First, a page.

Aniline: Structure, Formula & Uses

An error occurred trying to load this video.

Try refreshing the page, or contact customer support.

Coming up next: Methyl Group: Structure & Formula

You're on a roll. Keep up the good work!

Take Quiz Watch Next Lesson
 Replay
Your next lesson will play in 10 seconds
  • 0:00 Structure and Formula…
  • 1:50 Uses of Aniline
  • 3:50 Lesson Summary
Add to Add to Add to

Want to watch this again later?

Log in or sign up to add this lesson to a Custom Course.

Log in or Sign up

Timeline
Autoplay
Autoplay
Speed

Recommended Lessons and Courses for You

Lesson Transcript
Instructor: Nissa Garcia

Nissa has a masters degree in chemistry and has taught high school science and college level chemistry.

Did you know that a chemical compound called aniline is necessary for the indigo color of our jeans? It is used in several other areas as well. In this lesson, we will learn all about the structure, formula, and uses of aniline.

Structure and Formula of Aniline

Blue jeans - have you ever wondered about the dye used to give them their color? One of the chemicals that is used to make the indigo dye used for our jeans is a substance called aniline.

Aniline is a flammable liquid chemical substance that has a pungent unpleasant odor and is slightly soluble in water. It can be colorless to brown, and it is oily to the touch. Aniline, also known as aminobenzene or phenylamine, has a chemical formula of C6H7N or C6H5NH2 and has 6 carbon (C) atoms, 7 hydrogen (H) atoms, and 1 nitrogen (N) atom. Because carbon is present in its chemical formula, aniline is classified as an organic compound.

The chemical structure of aniline is shown in the following illustration.

Here, the phenyl group (boxed in blue) is attached to the amino group (boxed in red). The phenyl group is a cyclic hexagon ring with alternating double bonds (C6H5)-, and the amino group Contains the nitrogen with two hydrogen atoms attached to it. Because aniline has a phenyl group in its chemical structure, we can say that it is aromatic. The amino group present in the structure also means that aniline is also an amine, so we can say that aniline is an aromatic amine.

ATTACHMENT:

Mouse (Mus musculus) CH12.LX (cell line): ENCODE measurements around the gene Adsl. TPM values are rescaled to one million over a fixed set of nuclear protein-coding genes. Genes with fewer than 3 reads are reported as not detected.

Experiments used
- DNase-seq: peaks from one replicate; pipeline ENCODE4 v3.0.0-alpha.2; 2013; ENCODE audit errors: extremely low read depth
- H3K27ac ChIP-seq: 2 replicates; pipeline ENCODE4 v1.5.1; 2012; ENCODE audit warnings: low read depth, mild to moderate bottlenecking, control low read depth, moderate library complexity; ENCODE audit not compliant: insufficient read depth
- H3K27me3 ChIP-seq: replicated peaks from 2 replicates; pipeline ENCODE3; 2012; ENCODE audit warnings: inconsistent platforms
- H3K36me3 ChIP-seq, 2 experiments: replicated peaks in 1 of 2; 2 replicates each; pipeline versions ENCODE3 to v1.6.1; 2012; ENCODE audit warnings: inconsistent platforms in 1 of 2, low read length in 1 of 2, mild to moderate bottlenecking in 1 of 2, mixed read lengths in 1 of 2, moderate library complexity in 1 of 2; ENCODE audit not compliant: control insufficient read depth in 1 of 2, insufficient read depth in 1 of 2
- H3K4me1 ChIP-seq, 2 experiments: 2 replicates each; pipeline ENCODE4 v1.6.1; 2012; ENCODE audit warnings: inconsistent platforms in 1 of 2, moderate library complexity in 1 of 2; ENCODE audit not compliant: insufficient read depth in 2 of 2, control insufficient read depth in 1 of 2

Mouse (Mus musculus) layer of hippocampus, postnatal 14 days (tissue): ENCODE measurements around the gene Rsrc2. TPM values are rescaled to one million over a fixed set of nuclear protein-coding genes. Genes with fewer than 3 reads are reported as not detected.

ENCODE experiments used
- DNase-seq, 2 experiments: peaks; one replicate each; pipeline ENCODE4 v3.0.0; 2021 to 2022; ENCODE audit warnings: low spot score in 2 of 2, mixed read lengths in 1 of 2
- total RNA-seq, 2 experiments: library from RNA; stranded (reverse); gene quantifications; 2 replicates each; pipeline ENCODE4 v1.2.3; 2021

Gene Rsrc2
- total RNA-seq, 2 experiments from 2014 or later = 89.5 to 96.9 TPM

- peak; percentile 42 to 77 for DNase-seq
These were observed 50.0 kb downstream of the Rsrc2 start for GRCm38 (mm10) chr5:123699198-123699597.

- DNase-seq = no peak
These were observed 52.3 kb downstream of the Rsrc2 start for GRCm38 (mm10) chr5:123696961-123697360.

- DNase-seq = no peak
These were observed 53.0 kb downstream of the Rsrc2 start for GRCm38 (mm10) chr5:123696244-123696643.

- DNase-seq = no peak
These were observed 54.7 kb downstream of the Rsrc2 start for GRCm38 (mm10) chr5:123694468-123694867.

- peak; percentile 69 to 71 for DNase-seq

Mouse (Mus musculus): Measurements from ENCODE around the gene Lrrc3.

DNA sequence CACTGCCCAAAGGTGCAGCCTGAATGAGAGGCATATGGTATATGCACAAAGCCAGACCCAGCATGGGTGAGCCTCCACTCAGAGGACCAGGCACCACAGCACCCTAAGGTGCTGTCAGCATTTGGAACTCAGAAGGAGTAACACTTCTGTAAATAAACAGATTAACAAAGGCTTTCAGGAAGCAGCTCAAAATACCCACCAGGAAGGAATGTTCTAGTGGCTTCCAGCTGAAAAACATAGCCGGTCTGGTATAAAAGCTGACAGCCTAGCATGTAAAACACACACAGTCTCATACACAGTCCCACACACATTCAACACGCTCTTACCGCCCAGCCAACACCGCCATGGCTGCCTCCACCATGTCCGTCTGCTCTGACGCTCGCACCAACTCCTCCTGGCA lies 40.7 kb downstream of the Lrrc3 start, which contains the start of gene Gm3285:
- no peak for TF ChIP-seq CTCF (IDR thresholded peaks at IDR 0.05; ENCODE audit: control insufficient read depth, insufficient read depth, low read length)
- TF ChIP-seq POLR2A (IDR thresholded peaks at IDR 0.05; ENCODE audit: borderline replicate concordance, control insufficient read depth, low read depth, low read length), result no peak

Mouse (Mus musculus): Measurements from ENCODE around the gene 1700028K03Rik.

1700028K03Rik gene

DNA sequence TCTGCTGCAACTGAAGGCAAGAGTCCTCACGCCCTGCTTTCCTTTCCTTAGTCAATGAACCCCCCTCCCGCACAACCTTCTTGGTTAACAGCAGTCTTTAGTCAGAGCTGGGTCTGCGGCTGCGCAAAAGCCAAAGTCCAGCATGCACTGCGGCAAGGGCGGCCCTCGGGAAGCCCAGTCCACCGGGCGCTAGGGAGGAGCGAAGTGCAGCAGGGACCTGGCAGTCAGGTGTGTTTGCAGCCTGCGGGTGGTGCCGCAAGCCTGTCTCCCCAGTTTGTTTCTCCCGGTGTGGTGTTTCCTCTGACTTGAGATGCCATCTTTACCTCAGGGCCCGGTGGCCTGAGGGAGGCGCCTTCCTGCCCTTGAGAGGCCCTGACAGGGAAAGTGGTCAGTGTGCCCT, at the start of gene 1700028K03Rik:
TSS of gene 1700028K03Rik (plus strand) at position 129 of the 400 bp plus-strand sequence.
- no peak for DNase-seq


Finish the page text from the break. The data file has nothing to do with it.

The chemical structure of amine can be drawn in multiple ways. Structure (1) shows all the carbon, hydrogen and nitrogen atoms present in the structure. In structure (2), the carbon and hydrogen atoms are not shown, but are present at the edges of the hexagon with the double bonds. Structure (3), on the other hand, shows that the alternating double bonds in the ring can be drawn in a circle.

Uses of Aniline

Aniline has various uses - it is used to prepare other chemical substances to make polymers, and as we mentioned earlier, it is used in the dye industry as well. In this section, we will learn all about the uses of aniline.

Preparation of Isocyanates

Aniline is used to make chemical substances called isocyanates. Why are isocyanates important? Isocyanates are needed in the production of polyurethane. Polyurethane is used in making plastic, building thermal foam insulation for buildings and for refrigerators, and making spandex fibers for athletic clothing.

Rubber Industry

We use rubber for so many things - to make tire for our cars, to balls used for sports, and a lot of latex products like gloves and balloons. In order to make rubber, we need aniline to produce the necessary chemical compounds used to make rubber. Aniline is needed to make phenylenediamine and diphenylamine, which are additives to rubber.

To unlock this lesson you must be a Study.com Member.
Create your account

Register to view this lesson

Are you a student or a teacher?

Unlock Your Education

See for yourself why 30 million people use Study.com

Become a Study.com member and start learning now.
Become a Member  Back
What teachers are saying about Study.com
Try it risk-free for 30 days

Earning College Credit

Did you know… We have over 160 college courses that prepare you to earn credit by exam that is accepted by over 1,500 colleges and universities. You can test out of the first two years of college and save thousands off your degree. Anyone can earn credit-by-exam regardless of age or education level.

To learn more, visit our Earning Credit Page

Transferring credit to the school of your choice

Not sure what college you want to attend yet? Study.com has thousands of articles about every imaginable degree, area of study and career path that can help you find the school that's right for you.

Create an account to start this course today
Try it risk-free for 30 days!
Create An Account
Support